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Florence in Words

Thank-you Catch-up

I am writing especially to thank two people whose comments I just found on my web-site, both very kind and thoughtful comments. Betsy Herman, thank you for encouraging me about writing poetry, and Doreen Saar, thank you for mentioning that you had been a student in my class. I do forget that part of my life, for I was far happier then, and it’s easy to dwell in the present and forget that once, life was different. If you’ve read my memoir, you know that I chose teaching at Goucher over marriage to my handsome English husband. And I would probably do it again, though right now it would be nice to have a partner. I am writing also to say that I will not give up on the blog right now, and I will write more regularly.

What have I been doing? I’ve been rereading Jane Austen “backwards.” That is, I began with Persuasion and ended with Northanger Abbey. And last night I watched a film version of Persuasion that I thought could have been better, though it was better than the version of Emma I saw some weeks ago. Perhaps the best film version was the early Pride and Prejudice with Greer Garson (I think) and who? Am I alone in my view of Austen’s greatness? And filmdom’s failure to get at her nuance?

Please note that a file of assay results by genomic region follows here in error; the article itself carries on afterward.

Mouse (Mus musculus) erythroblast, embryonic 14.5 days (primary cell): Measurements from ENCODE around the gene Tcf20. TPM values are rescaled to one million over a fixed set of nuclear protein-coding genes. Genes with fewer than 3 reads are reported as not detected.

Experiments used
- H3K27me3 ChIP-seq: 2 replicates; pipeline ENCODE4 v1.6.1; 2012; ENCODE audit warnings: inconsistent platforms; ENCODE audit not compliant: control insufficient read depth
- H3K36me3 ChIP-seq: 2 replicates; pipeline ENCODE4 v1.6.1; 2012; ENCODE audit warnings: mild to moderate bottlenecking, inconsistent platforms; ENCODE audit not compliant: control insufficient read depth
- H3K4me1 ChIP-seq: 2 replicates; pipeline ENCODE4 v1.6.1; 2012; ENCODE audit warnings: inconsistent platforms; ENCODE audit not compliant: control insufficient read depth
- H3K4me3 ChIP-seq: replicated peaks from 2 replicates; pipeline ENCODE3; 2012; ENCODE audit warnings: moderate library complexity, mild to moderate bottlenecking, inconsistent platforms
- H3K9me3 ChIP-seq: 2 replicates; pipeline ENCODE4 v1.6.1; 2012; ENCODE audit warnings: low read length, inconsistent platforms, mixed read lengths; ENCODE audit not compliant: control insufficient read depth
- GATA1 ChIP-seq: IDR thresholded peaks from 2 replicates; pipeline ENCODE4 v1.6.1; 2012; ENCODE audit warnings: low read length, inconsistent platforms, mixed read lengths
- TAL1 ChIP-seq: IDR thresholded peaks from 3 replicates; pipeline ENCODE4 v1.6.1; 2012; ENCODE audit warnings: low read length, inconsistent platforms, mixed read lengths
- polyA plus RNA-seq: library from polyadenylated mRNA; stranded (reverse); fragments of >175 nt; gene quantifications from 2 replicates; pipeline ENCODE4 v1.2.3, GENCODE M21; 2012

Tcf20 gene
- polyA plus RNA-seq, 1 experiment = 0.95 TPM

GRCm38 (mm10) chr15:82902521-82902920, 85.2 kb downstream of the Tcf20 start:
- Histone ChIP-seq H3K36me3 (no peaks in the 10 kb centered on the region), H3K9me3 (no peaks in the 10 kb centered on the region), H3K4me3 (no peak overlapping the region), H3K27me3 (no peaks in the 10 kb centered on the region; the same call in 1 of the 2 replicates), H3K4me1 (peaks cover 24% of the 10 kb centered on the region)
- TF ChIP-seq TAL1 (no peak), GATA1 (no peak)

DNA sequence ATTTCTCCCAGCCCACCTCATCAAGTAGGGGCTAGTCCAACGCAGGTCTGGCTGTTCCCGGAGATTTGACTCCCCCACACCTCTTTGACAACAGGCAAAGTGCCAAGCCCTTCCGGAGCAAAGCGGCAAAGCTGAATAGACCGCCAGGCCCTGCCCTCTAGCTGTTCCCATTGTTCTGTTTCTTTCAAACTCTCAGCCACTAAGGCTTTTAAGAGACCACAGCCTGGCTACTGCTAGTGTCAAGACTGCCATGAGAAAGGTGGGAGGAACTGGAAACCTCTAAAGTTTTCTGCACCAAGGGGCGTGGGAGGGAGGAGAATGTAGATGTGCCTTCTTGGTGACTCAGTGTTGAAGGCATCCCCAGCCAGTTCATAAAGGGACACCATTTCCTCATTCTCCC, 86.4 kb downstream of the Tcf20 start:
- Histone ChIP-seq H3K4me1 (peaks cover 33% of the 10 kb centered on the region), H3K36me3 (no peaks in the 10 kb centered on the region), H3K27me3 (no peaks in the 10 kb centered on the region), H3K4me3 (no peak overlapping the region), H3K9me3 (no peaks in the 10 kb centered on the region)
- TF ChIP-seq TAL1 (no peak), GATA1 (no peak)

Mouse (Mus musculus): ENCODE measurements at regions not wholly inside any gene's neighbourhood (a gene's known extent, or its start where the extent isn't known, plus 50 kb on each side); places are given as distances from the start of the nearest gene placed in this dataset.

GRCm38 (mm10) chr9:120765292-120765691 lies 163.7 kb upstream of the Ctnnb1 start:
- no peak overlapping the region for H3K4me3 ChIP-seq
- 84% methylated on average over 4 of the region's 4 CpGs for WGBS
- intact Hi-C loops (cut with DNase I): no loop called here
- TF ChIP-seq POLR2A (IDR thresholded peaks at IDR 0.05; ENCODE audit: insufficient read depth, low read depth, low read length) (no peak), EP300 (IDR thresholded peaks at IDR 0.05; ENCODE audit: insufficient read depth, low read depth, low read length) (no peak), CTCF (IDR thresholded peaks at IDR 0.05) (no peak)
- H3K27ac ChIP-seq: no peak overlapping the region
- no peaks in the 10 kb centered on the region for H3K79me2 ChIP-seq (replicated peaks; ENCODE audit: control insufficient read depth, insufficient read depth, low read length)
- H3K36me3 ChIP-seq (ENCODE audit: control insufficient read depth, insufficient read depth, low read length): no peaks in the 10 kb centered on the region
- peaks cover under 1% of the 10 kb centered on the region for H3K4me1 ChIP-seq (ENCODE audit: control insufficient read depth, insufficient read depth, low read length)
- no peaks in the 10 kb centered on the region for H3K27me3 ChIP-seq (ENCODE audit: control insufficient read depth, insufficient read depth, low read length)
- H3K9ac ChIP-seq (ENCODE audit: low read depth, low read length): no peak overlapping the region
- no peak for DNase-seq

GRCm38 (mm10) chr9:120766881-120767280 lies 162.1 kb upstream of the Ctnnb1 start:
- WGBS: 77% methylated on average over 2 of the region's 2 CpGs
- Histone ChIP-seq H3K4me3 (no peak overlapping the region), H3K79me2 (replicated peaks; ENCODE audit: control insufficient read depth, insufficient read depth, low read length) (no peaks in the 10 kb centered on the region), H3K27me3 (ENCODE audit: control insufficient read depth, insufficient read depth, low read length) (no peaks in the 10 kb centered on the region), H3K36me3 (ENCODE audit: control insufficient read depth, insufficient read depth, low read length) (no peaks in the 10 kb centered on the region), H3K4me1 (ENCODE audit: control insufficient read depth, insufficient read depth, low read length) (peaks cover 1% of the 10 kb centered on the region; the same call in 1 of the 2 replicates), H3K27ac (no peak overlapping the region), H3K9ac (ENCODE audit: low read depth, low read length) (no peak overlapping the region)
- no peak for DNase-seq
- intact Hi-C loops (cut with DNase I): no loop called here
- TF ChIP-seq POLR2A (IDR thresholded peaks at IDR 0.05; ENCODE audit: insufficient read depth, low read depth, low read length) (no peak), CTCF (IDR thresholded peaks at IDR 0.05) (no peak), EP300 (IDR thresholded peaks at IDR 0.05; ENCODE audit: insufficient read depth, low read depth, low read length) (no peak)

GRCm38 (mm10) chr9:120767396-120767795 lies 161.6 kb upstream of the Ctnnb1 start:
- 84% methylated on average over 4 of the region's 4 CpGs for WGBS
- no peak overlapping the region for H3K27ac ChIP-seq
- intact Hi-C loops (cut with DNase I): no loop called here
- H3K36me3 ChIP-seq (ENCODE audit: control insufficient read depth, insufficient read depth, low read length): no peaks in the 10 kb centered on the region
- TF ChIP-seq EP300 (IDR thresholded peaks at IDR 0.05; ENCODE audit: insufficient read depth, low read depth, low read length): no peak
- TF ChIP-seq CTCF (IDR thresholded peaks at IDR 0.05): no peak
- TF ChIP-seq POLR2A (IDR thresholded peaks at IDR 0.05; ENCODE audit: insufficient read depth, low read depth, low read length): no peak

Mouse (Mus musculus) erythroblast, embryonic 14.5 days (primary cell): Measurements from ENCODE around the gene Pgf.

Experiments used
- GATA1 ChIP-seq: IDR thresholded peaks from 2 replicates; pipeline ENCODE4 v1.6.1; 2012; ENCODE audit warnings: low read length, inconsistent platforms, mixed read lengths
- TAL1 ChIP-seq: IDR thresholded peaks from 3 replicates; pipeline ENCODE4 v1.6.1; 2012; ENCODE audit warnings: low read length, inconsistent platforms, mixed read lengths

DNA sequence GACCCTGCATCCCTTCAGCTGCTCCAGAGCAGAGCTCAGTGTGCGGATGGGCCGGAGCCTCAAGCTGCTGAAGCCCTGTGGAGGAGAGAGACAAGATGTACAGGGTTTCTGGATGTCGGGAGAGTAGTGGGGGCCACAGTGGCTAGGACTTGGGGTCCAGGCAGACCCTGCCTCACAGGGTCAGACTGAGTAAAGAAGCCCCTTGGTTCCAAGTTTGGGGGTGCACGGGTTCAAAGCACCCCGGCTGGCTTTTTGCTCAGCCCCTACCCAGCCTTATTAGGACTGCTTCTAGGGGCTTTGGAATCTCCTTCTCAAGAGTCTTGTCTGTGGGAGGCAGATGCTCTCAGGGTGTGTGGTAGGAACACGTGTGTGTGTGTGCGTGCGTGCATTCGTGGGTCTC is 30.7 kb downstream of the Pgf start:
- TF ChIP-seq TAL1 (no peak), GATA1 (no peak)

As for poems, I have to begin again. I have to believe again that I can write something I can call even a “journal/poem.” For whatever reason, I’ve stopped that kind of happiness-making writing. Guess I felt discouraged. But I will give it another try.

And for cheer, let me conclude on a wonderful note: I am in the early stages of improving my ability to walk by having “walkers,” people—all connected in some way to Ellen Bass—who can come to my apartment and walk with me for an hour or two. And, yes, there is an “exchange.” I am available to read their work, prose or poetry, and even advise about publication. Each of these women—yes, they are all women—have been students of Ellen Bass, except the first one, who is a student of a New York-based friend of Ellen, a writing professor and poet at NYU. I’ve walked with Melissa twice, and she’s now given me a piece of her prose to critique, and it’s a delightful exchange. Walking and talking for critiquing and writing advice. What could be better? Read More 
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